“Yes, unfortunately he has,” Lafitte replied to the wizard’s first question. Truth be told, he wasn’t liking where this was going. He had already taken far more damage than he’d intended on this journey, and captured exactly none of the loot. More delays would only be more costly.
“But I’m given to understand it was a comparatively short fall into the treetops, I expect he should be fine and just needs a retrieval,” he said, measuring his words as carefully as he could. “My original plan was to have my first mate, who was the last to see him, having attempted a rescue already, lead a small team to get him and then meet up at a specific rendezvous point. Allowing us to continue to Mt. Isolla unabated,” Lafitte explained.
With any luck, Jeney would pick up on his careful use of the words “original plan”, so as not to seem as if Lafitte was directly contradicting him.
— — —
Jeneyeru did notice the words “original plan” and took them as a signal that there was room for a better one.
“I regret, Captain, that is unacceptable,” he said. “I will not recite the maritime code to you, of course, but to carry on without seeing a rescue effected is out of the question. Besides that, the Prince is my brother. I will see to his safety. Kindly bring the ship about at once, please. Thank you.”
Jeneyeru met Lafitte’s eyes squarely and with a small, gracious smile, waiting to see how he would take this assertion of captain-like authority.
— — —
Lafitte didn’t like being told what to do on his own ship, but on the other hand, it was the wizard’s brother. Lafitte rolled a cigarette, as was his habit when making a big decision.
“Damage report!” was the first thing that came out of his mouth. It was something he should’ve asked and assessed already, but the shock of the Prince being sent overboard had jarred him out of normal procedure.
One of his crew showed up just as Lafitte was lighting up. “There’s significant damage to the bow sir. Bowsprit was torn clean off. We can still fly, but maneuvering will be extremely difficult until we can set her down and make repairs,” the crewman said, and Lafitte nodded as he took a drag and let out the pungent smoke.
Something about the brew in Aeldreth did have a way of clearing the head that his own native tobacco didn’t. “Thank you,” he said as the crewman turned and left. “Let me get one thing straight, I don’t like taking orders on my ship.” Lafitte said to Jeneyeru, holding a hand up to indicate that he had more to say. “And we can’t get into Mt. Isolla without your help, of that I’m reasonably certain,” he continued.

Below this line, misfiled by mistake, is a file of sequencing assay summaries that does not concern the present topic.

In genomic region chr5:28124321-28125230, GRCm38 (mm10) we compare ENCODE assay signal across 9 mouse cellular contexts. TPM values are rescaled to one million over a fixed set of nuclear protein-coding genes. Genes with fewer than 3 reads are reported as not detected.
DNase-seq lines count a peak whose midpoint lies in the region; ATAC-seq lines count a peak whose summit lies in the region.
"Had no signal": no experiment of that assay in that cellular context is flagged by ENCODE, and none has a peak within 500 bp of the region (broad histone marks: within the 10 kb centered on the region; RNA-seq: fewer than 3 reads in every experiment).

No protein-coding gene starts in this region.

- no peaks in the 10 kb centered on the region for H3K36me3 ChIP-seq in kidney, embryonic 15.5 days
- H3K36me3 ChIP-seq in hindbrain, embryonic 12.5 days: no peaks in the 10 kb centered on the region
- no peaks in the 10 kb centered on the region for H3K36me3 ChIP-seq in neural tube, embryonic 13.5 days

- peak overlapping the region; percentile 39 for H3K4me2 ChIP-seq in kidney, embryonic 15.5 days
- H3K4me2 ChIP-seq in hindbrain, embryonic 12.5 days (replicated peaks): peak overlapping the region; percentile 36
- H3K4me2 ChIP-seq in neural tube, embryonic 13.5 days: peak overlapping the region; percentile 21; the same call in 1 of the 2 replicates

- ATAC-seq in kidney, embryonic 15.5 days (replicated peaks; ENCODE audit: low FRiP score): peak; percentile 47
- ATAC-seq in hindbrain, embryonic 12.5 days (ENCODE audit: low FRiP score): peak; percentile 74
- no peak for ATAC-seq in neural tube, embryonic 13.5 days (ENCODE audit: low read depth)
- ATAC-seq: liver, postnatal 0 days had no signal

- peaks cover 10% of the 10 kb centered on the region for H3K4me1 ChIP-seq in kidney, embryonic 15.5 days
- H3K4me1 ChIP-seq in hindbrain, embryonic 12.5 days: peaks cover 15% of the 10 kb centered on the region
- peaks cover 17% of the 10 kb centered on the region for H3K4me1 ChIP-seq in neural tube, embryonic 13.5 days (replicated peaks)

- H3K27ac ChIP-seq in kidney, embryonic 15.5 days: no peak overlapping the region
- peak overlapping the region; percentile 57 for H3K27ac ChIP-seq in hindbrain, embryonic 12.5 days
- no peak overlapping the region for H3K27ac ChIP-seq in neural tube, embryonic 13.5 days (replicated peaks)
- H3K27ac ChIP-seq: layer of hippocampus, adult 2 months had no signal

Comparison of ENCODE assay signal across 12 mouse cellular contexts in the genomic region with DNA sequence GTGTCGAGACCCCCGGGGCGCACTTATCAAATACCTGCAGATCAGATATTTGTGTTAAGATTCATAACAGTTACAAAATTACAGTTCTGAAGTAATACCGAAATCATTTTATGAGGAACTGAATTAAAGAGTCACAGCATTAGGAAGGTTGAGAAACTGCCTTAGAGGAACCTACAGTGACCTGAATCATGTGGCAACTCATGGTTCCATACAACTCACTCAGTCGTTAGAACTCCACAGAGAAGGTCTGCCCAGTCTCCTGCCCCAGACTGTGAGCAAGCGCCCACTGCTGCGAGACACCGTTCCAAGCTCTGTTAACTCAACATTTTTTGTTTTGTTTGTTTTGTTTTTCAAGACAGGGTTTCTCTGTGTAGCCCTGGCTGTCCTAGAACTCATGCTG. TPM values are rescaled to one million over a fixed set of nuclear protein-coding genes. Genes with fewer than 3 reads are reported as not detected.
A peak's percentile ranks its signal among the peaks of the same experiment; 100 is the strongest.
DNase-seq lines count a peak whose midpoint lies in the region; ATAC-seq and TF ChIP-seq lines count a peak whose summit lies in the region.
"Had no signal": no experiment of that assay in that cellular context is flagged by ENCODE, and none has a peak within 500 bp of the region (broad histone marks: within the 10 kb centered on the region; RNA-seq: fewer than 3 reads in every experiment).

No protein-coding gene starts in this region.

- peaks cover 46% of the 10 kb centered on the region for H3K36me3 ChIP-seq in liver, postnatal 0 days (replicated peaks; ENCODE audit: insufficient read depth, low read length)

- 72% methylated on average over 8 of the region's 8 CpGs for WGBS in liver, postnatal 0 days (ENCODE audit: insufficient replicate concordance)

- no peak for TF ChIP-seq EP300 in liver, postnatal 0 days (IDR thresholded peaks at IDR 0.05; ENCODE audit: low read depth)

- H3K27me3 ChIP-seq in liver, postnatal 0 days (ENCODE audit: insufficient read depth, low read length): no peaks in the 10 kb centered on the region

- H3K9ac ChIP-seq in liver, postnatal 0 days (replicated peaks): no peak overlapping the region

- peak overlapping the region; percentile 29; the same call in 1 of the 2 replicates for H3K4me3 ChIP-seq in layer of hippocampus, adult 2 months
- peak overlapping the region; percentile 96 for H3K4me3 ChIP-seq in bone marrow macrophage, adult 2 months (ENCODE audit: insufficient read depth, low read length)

Lafitte grimaced as he took another drag — he didn’t like backing down to the Selkie. “But,” he said, blowing out the smoke, “I see your point, and if it were my bother I’d probably do the same, sans aucun doute. And considering the shape the ship is in, maneuvering if we have any further difficulties, there’ll be real trouble,” he said, putting the cigarette out beneath his boot.
“What do you say to sitting her down and continuing on foot for the time being? We’re sitting ducks up here in our present state,” he finished.
— — —
Jeneyeru’s smile broadened with relief, and he bowed his head to the captain. He had overstepped the bounds of propriety and the maritime code itself by presuming to instruct Lafitte on his own ship, but if it had come to it, he had been prepared to leave the Calinda under his own power and continue on the magical ship, the Cairn Hawk, even though he had been hoping to keep that ace up his sleeve, as it were.
But Captain Lafitte’s reasonableness saved him. The wizard’s smile warmed and an appraising gleam sparked in his eyes as he considered what it was he saw in the eccentric eorman.
“My profoundest gratitude, Captain,” he said, “but if I may make so bold as to suggest, would it not be prudent to seek a vantage from which to locate the dragons before setting out on foot? I gather the immediate danger is past, but surely we must know where they are to know where to set down this ship.”
— — —
Lafitte smiled internally at the bow. At least I’ve managed to maintain my authority in all this, he thought.
“Yes, I was hoping to find a clearing nearby to set her down in. I know I saw one dragon turned to stone, I had figured that was your work. The other I’m not so certain of, but it certainly left the skies around our ship,” he said. “Unfortunately, I’m afraid with a lack of maneuvering ability, we may be in more danger in the skies than out of them anyway,” he continued. Now that his mind was set the logistics of the coming journey were setting into place as well.
“Then it is settled then? We’ll take our principle members while the crew effect repairs upon the ship, and we retrieve your brother,” Lafitte finished.
A Maurepas/Muravyets Production